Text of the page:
There is one thing that describes my relationship with Benedict: I have such great affection for him. I have always loved him. For me he is a man of God, a humble man, a man of prayer. I was so happy when he was elected Pope. Also, when he resigned, for me it was an example of greatness. A great man. Only a great man does this! A man of God and a man of prayer. Now he is living in the Vatican, and there are those who tell me: “How can this be? Two Popes in the Vatican! Doesn’t he get in your way? Isn’t he plotting against you?” All these sorts of things, no? I have found a good answer for this: “It’s like having your grandfather in the house”, a wise grandfather. When families have a grandfather at home, he is venerated, he is loved, he is listened to. Pope Benedict is a man of great prudence. He doesn’t interfere!

Pope Francis
Papal Flight from Rio de Janeiro
Sunday, 28 July 2013

 

On Sunday, the French weekly news magazine Le Figaro released excerpts from a soon-to-be released book on the priesthood and celibacy that was purportedly co-authored by Pope Emeritus Benedict XVI and Cardinal Robert Sarah (the Prefect of the Congregation for Divine Worship). Soon thereafter, Ignatius Press president Mark Brumley announced on Twitter that the English version of the book, entitled From the Depths of Our Hearts: Priesthood, Celibacy, and the Crisis of the Catholic Church, was being published by Ignatius Press with an expected release date of February 20.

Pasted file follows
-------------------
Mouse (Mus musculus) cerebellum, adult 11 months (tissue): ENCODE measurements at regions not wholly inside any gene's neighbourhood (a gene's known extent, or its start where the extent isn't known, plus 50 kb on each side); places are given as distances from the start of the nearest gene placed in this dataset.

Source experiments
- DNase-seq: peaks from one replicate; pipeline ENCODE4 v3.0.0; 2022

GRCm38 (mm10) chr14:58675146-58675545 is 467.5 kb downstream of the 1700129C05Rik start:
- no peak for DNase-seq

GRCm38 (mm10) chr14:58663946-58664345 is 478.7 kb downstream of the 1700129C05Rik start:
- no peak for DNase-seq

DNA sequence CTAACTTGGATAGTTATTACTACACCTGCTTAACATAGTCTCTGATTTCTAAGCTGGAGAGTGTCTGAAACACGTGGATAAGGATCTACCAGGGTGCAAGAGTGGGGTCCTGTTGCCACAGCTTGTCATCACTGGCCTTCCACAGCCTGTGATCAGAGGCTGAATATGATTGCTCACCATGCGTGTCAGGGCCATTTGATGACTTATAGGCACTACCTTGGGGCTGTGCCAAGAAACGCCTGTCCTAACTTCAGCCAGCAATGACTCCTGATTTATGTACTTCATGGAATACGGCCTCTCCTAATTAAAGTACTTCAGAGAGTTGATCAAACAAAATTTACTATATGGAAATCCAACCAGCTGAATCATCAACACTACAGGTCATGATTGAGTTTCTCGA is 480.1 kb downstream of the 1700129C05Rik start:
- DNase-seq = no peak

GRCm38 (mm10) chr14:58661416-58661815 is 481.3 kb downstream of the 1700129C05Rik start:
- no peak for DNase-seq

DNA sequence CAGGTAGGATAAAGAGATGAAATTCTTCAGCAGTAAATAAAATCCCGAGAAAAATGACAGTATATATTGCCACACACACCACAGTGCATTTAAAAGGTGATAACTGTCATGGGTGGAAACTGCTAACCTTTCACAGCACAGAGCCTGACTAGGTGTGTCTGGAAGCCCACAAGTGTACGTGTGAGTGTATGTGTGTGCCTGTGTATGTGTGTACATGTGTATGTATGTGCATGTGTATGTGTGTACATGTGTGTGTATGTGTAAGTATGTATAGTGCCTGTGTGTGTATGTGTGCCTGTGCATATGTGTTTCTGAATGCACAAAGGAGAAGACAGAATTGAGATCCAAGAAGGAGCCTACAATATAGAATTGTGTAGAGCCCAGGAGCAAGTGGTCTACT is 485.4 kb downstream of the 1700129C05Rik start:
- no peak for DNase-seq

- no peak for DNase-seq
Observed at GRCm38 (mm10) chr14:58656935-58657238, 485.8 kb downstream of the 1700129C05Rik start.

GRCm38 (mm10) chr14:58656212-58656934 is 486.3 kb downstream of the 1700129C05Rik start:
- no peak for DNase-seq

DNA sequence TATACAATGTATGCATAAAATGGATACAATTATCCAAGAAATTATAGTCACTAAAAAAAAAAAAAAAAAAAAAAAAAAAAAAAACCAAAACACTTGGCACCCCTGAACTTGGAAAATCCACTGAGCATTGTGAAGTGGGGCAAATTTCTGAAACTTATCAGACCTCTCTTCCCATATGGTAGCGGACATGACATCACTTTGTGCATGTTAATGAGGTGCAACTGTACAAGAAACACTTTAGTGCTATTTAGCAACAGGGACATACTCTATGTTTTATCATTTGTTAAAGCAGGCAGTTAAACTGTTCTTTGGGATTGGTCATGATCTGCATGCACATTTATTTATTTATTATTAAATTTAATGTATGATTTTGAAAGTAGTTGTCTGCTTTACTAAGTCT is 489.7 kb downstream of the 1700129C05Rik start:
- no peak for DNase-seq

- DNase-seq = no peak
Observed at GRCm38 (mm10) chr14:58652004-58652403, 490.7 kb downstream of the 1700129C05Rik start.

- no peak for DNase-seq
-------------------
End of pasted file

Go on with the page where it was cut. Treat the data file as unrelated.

This caused an instantaneous reaction on social media. Francis’s critics immediately celebrated the news, expressing gratitude that Benedict and Cardinal Sarah had collaborated on a public appeal to the Pope, asking him not to make any exceptions or alteration to the Church’s discipline on priestly celibacy. The publication of this book coincides with the preparation of Francis’s apostolic exhortation following October’s Synod on the Amazon, in which he is expected to make a decision regarding the ordination of viri probati–married men of proven virtue–in remote regions of the Amazon.

Among Francis’s supporters, there was a split. Some immediately criticized Benedict for interference with Francis’s papacy. They railed against the title “Pope Emeritus,” and some even called for Benedict to be silenced.

Other supporters of Pope Francis–those who also have great respect for Benedict–noted how this was extremely uncharacteristic of the former pope, who has always shown great care and discernment not to interfere in his successor’s exercise of the papacy, to whom he pledged in his 2013 farewell address to the cardinals, “I promise my unconditional reverence and obedience.”